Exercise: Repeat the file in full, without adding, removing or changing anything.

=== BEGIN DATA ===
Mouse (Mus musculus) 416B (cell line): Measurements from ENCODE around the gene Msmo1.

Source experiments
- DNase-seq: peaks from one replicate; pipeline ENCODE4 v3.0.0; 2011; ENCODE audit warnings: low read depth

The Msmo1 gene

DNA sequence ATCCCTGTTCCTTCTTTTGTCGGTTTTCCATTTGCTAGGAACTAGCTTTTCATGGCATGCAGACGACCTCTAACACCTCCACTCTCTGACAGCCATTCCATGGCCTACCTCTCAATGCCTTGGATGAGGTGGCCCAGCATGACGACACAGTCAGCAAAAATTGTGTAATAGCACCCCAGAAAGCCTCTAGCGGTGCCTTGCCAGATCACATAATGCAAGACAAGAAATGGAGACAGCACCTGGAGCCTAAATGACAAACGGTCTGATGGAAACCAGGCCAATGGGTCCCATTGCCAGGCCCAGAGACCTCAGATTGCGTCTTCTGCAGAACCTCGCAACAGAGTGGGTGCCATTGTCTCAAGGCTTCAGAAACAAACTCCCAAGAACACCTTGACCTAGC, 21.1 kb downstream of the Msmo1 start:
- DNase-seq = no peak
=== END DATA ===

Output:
Mouse (Mus musculus) 416B (cell line): Measurements from ENCODE around the gene Msmo1.

Source experiments
- DNase-seq: peaks from one replicate; pipeline ENCODE4 v3.0.0; 2011; ENCODE audit warnings: low read depth

The Msmo1 gene

DNA sequence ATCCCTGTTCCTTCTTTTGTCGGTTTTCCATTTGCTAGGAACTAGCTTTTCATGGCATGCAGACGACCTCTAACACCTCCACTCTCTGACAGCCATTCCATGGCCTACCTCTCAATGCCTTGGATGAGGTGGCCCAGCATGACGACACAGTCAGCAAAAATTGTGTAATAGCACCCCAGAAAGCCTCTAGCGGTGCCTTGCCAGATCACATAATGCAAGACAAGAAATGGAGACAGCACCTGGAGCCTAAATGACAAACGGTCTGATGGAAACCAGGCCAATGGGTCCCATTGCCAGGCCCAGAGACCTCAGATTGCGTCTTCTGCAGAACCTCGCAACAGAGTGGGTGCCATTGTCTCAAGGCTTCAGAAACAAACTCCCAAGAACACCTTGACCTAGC, 21.1 kb downstream of the Msmo1 start:
- DNase-seq = no peak